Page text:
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Cardiovasc Intervent Radiol. 2014 Oct;37(5):1149-55. doi: 10.1007/s00270-013-0766-0. Epub 2013 Nov 2.

Efficacy of radiation safety glasses in interventional radiology.

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Department of Radiology, Maastricht University Medical Center, PO Box 5800, 6202 AZ, Maastricht, The Netherlands.



This study was designed to evaluate the reduction of the eye lens dose when wearing protective eyewear in interventional radiology and to identify conditions that optimize the efficacy of radiation safety glasses.


The dose reduction provided by different models of radiation safety glasses was measured on an anthropomorphic phantom head. The influence of the orientation of the phantom head on the dose reduction was studied in detail. The dose reduction in interventional radiological practice was assessed by dose measurements on radiologists wearing either leaded or no glasses or using a ceiling suspended screen.


The different models of radiation safety glasses provided a dose reduction in the range of a factor of 7.9-10.0 for frontal exposure of the phantom. The dose reduction was strongly reduced when the head is turned to the side relative to the irradiated volume. The eye closest to the tube was better protected due to side shielding and eyewear curvature. In clinical practice, the mean dose reduction was a factor of 2.1. Using a ceiling suspended lead glass shield resulted in a mean dose reduction of a factor of 5.7.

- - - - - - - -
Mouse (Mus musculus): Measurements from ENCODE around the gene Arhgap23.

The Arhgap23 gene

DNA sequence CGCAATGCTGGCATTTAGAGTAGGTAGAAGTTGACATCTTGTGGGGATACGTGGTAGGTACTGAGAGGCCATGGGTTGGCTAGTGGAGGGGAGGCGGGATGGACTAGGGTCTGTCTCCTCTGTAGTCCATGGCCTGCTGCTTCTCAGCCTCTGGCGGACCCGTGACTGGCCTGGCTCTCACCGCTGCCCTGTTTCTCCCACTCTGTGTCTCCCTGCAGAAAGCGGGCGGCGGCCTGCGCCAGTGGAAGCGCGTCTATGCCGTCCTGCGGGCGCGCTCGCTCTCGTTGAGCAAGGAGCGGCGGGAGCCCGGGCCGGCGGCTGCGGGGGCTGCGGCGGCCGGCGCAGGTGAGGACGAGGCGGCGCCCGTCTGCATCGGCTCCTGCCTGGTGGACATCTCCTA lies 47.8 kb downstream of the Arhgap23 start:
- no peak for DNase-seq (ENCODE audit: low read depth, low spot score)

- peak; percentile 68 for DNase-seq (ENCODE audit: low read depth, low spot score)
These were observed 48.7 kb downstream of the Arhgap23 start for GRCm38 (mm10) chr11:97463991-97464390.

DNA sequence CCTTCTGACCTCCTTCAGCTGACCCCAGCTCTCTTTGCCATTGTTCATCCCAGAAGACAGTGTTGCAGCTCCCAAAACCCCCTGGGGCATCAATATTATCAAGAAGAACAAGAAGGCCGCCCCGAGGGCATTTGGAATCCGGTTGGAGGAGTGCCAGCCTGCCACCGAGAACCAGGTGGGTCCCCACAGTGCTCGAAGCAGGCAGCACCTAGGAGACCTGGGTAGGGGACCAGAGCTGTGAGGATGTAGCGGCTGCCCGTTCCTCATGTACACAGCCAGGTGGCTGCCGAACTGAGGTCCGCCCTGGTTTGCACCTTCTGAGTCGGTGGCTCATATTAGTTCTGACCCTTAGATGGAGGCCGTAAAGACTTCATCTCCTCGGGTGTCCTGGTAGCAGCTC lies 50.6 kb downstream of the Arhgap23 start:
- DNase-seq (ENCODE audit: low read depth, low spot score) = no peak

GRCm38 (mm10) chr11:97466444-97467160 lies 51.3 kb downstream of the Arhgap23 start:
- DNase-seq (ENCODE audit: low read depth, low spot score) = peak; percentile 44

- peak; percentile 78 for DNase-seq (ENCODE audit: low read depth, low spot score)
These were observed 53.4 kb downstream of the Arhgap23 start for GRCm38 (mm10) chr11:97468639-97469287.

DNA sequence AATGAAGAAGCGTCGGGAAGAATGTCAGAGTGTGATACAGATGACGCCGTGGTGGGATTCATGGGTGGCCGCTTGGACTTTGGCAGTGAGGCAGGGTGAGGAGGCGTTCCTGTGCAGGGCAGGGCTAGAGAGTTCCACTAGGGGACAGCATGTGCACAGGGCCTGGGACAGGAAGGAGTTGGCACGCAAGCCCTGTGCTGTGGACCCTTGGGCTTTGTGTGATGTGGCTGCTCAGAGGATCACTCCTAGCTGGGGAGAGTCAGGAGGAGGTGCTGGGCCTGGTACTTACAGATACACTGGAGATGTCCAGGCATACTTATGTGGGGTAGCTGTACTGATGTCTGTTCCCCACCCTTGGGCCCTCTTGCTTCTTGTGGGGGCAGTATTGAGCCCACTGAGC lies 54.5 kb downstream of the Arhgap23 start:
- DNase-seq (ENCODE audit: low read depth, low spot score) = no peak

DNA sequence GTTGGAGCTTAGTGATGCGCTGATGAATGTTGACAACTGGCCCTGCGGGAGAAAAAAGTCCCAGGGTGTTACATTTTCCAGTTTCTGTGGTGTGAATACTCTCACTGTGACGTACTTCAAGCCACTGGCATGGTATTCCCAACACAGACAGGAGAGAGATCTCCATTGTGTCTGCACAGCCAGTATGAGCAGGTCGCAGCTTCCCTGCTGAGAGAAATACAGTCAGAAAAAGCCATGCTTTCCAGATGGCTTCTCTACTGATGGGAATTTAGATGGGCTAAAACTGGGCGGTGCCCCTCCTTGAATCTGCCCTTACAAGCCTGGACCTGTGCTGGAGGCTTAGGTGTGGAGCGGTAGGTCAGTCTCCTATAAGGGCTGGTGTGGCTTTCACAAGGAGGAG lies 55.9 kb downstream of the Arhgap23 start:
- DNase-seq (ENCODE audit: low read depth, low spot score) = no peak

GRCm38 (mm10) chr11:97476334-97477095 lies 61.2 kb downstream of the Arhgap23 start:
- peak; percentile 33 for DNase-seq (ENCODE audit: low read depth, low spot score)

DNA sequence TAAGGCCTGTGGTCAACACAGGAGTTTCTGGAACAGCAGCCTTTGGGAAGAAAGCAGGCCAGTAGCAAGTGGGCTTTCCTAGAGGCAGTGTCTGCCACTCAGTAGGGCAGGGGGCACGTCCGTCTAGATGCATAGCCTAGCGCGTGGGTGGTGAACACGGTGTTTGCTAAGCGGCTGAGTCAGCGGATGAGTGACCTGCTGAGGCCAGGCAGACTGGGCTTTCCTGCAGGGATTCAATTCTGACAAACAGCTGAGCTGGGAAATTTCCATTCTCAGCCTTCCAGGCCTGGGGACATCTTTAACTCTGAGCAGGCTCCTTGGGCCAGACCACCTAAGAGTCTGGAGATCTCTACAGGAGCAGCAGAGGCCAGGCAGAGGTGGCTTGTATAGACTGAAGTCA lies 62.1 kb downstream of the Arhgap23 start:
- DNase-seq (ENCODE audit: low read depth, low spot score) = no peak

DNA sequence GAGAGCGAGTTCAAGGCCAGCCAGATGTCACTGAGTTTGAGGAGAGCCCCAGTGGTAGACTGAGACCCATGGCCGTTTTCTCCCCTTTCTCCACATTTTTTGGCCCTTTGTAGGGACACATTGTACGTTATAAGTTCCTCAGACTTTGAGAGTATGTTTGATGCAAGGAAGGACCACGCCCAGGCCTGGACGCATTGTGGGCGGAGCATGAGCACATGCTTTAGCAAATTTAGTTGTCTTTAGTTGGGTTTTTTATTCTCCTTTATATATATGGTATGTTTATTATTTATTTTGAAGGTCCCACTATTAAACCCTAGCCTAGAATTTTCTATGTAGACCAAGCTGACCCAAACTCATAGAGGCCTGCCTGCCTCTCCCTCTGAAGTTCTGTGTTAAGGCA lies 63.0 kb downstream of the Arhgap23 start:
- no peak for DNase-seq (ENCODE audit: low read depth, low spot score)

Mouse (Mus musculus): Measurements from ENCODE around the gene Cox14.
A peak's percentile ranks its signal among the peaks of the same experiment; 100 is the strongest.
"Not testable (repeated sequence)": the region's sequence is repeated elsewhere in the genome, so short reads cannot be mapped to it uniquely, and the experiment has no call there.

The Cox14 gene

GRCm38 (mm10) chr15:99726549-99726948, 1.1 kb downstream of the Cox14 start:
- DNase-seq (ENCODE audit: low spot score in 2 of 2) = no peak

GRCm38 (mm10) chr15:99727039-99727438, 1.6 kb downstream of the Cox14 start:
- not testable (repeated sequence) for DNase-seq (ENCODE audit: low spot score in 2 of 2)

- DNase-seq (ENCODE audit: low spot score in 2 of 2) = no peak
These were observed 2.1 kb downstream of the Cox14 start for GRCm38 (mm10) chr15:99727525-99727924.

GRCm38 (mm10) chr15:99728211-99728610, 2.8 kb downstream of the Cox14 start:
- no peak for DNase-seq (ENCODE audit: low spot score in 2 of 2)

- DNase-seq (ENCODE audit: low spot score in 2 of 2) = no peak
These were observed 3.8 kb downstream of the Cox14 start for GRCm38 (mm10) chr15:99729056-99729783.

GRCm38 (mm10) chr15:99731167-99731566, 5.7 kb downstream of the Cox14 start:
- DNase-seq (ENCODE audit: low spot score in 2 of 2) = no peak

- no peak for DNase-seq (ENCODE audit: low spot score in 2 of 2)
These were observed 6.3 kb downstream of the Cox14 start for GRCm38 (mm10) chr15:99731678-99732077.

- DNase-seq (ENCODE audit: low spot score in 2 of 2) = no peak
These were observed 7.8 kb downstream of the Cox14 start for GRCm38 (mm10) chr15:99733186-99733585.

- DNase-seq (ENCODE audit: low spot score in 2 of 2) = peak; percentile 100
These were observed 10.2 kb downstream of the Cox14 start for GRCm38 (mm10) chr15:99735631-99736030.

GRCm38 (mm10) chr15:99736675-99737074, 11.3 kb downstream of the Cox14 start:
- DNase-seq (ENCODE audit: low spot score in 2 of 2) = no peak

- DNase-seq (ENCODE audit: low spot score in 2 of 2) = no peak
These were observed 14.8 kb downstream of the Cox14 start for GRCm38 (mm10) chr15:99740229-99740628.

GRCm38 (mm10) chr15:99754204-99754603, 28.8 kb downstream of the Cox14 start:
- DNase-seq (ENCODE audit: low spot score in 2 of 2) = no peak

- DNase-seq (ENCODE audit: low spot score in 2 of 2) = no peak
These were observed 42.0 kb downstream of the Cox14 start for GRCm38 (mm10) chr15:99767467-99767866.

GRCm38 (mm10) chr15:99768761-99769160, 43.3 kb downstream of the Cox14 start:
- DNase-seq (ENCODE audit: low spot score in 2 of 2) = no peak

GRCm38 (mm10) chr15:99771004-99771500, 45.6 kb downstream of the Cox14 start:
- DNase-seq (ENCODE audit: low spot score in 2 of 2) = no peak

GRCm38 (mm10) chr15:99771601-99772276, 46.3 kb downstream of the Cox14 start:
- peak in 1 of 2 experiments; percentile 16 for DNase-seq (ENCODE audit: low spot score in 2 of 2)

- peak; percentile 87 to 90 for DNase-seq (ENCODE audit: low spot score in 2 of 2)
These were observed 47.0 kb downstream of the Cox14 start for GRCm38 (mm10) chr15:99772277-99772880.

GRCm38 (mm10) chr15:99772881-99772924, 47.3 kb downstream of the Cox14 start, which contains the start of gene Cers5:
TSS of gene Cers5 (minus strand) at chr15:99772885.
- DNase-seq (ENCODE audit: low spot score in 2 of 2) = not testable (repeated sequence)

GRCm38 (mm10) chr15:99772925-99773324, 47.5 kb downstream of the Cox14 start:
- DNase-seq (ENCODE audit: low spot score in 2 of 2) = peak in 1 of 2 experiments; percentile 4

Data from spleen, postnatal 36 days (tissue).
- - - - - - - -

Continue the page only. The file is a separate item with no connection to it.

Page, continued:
The efficacy of radiation protection glasses depends on the orientation of the operator's head relative to the irradiated volume. Glasses can offer good protection to the eye under clinically relevant conditions. However, the performance in clinical practice in our study was lower than expected. This is likely related to nonoptimized room geometry and training of the staff as well as measurement methodology.

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